Longitudinal models estimate the casual relationships among PTSD, drug dependence, and suicidality over a 25-year period. Results show evidence of strong continuity of PTSD, drug dependence, and suicidality over time (16) .

Australian soldiers also thought in the Vietnam War. In the Vietnam Veterans Health Study, 30-45% of Australian veterans reported suffering from mental disorders. Mental health issues were  5 to 10 times higher than in the rest of the Australian population, and the rate of depression is still increasing as many veterans age.

Post Traumatic Stress Disorder is the second most common medical condition affecting veterans, with 17,454 officially diagnosed – nearly 30% of all those who served. Other psychiatric diagnoses include depression, and addictions…

Australian Vietnam veterans consume alcohol at much higher levels than the general population, and almost 41% of them drink alcohol daily. Pathological gambling has also been linked to exposure to combat in Vietnam (17).

Another study showed alcohol use disorders are the most common mental health problem for Vietnam veterans. Around 43 percent will be affected by risky or dependent drinking at one point or another (18).

In a study looking at alcoholism in Vietnam and Korean War Veterans showed one-third of patients attending clinics that were not devoted to the treatment of alcoholism had alcohol-related problems. This is far in excess of general population prevalence estimates. A significant association was found between combat exposure and excessive alcohol use. Close to 60% of a group of veterans exposed to combat drank excessively at the time of our study (19)

In relation to veterans seen at his clinic (20), “One of the issues that often comes up for people with PTSD is substance-abuse problems,” said Elliot Weiner, Ph.D., a clinical psychologist and director of the trauma and PTSD program at CBT/DBT Associates in New York, “which in many situations are people’s efforts to self-medicate through drugs or alcohol.”

 

portrait of young man with a face of concern

The Legacy of Vietnam Re-examined

It is clear that the idea of addiction Hari forwards is without any foundation or substance in relation to the research carried out on Vietnam Veterans over the succeeding decades.

The vast majority of Vietnam Veterans did not come back to the US and suddenly give up drugs and their addictions.  This is a myth pushed by Hari for whatever reasons, only he can say?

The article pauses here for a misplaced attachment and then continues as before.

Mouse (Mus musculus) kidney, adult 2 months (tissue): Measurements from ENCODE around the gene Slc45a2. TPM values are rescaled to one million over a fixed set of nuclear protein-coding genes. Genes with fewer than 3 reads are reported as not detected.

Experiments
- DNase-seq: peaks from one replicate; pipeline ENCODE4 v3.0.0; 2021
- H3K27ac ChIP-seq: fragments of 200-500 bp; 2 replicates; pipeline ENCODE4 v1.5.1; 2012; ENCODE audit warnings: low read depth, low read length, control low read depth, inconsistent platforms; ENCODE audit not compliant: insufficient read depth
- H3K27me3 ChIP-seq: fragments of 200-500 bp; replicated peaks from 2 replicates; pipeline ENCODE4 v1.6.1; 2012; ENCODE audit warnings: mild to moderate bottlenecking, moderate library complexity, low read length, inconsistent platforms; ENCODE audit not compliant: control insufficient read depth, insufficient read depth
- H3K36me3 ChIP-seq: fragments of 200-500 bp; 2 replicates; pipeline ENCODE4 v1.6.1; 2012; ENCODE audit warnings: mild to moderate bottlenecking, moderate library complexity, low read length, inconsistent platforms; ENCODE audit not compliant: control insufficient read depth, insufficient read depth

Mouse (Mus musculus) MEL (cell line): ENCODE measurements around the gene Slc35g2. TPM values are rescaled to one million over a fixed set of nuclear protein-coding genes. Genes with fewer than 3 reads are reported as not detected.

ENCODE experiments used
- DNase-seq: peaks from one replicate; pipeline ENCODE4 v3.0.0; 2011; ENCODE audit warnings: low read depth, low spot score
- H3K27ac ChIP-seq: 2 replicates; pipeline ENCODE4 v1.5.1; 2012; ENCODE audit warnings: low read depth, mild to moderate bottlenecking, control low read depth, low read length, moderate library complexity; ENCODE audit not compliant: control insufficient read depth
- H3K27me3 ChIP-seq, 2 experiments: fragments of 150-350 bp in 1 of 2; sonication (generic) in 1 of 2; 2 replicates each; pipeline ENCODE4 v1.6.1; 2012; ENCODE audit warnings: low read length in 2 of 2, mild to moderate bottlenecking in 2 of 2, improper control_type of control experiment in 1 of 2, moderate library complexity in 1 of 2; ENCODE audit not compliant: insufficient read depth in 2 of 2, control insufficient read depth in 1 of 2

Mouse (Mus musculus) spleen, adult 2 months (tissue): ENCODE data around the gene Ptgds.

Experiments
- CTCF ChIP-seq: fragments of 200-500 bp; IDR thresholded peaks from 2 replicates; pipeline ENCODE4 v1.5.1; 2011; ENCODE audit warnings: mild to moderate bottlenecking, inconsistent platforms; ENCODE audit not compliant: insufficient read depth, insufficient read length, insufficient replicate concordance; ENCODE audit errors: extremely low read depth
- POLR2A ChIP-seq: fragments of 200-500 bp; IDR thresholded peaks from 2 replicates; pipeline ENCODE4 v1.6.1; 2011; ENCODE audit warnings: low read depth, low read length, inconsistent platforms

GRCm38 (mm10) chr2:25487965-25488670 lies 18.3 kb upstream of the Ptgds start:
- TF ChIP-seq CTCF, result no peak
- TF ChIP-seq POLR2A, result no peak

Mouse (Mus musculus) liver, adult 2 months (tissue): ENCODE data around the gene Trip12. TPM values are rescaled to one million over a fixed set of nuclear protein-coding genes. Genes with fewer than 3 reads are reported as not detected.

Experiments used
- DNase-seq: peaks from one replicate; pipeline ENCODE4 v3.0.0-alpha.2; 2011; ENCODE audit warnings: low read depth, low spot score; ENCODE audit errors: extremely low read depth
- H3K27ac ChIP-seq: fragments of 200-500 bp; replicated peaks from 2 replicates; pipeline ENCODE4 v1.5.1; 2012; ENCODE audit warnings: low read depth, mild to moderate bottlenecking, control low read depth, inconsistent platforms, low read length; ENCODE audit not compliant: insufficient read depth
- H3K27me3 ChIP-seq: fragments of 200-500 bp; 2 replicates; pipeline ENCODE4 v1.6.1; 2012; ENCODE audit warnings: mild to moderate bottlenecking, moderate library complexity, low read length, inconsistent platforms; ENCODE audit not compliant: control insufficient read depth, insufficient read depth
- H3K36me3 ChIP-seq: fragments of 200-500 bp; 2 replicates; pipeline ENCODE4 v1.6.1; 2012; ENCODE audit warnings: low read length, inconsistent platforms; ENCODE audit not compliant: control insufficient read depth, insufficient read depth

The vast majority of Vietnam veterans came back from Vietnam to a frequently hostile or indifferent homecoming, some 12% and then 25% continued to abuse illegal drugs, while many others suffered PTSD and drug and alcohol use disorders.

Added together, in even a conservative estimate, it appears that the majority of Vietnam veterans continued to not only have addiction issues but also cross addicted to other substances and alcohol and present as having co-morbid conditions such as PTSD. They also suffered more in terms of suicide ideation and actual suicide than the normal population, had more unemployment, divorce and family related difficulties.

Hardly the image painted by Hari of happy solders returning to happy families behind white picket fences never to use drugs again.

Finally, I surprisingly perhaps agree, with Alexander that the myth of the demon drug is not the sole reason for addiction.

In the majority of people I have researched and personally known who have addictive behaviours, there is often a sequelae of genetic inheritance, development trauma, specific trauma (PTSD and C-PTSD) prior to actual drug use. Drug use seems to act on already altered stress and reward systems in the majority of addicted individuals.

The dysregulated stress systems of the brain appear to cause emotion processing deficits which result in the distress based impulsive decision making that perpetuates the addiction cycle.

Trouble with processing and regulating emotion, in other words, leads to attempts to “fix our feelings” via external means and increasingly to self medicate.